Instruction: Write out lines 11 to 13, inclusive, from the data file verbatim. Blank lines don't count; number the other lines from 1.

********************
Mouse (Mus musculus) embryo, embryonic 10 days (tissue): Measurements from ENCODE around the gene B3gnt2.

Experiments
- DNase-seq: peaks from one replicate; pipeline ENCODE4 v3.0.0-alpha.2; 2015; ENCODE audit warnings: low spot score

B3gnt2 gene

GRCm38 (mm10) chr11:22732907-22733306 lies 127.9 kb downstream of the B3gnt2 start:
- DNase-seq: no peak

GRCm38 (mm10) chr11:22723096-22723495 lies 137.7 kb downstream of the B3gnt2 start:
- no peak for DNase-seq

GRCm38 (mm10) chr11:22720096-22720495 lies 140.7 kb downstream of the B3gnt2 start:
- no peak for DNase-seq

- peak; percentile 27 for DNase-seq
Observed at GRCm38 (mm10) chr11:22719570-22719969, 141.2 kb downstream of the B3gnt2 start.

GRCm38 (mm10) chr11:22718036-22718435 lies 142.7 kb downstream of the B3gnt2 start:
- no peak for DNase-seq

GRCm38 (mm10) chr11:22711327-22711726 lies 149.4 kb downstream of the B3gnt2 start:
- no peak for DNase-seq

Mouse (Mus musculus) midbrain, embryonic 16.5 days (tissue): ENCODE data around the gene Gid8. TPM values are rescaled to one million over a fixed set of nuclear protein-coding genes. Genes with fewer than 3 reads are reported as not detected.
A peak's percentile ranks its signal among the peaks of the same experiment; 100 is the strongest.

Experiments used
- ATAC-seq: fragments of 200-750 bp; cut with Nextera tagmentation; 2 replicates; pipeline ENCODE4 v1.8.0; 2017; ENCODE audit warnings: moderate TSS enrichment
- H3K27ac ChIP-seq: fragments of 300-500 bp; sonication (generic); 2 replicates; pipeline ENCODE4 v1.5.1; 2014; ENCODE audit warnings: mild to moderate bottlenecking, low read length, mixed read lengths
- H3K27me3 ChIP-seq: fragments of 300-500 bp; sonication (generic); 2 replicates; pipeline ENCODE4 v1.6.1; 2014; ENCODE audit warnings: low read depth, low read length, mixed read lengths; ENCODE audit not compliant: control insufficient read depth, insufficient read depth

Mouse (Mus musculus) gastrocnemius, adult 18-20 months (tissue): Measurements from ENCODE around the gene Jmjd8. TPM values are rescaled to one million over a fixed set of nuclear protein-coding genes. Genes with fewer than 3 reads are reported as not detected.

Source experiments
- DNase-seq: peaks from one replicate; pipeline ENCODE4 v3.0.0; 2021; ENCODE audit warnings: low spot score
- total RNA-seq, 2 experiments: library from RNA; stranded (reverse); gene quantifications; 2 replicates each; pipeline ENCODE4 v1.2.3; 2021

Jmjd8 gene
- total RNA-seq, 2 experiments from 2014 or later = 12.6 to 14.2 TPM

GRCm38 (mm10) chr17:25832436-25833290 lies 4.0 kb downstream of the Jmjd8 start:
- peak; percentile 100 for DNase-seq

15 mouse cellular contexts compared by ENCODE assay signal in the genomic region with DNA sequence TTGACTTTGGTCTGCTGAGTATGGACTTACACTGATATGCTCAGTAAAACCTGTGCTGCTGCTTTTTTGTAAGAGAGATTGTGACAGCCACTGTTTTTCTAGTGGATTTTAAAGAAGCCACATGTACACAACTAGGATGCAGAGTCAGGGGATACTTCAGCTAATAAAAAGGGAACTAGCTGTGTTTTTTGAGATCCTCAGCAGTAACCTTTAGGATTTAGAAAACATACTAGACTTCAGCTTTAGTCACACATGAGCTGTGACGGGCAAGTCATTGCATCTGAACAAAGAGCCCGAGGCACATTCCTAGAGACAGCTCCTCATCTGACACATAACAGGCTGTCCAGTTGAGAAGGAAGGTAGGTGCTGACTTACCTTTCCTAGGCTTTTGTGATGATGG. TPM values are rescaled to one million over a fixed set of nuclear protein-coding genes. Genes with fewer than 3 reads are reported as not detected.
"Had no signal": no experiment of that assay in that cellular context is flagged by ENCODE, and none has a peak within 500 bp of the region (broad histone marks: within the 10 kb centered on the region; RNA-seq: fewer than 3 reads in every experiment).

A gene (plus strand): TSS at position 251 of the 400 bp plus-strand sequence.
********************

- peak; percentile 27 for DNase-seq
Observed at GRCm38 (mm10) chr11:22719570-22719969, 141.2 kb downstream of the B3gnt2 start.

GRCm38 (mm10) chr11:22718036-22718435 lies 142.7 kb downstream of the B3gnt2 start: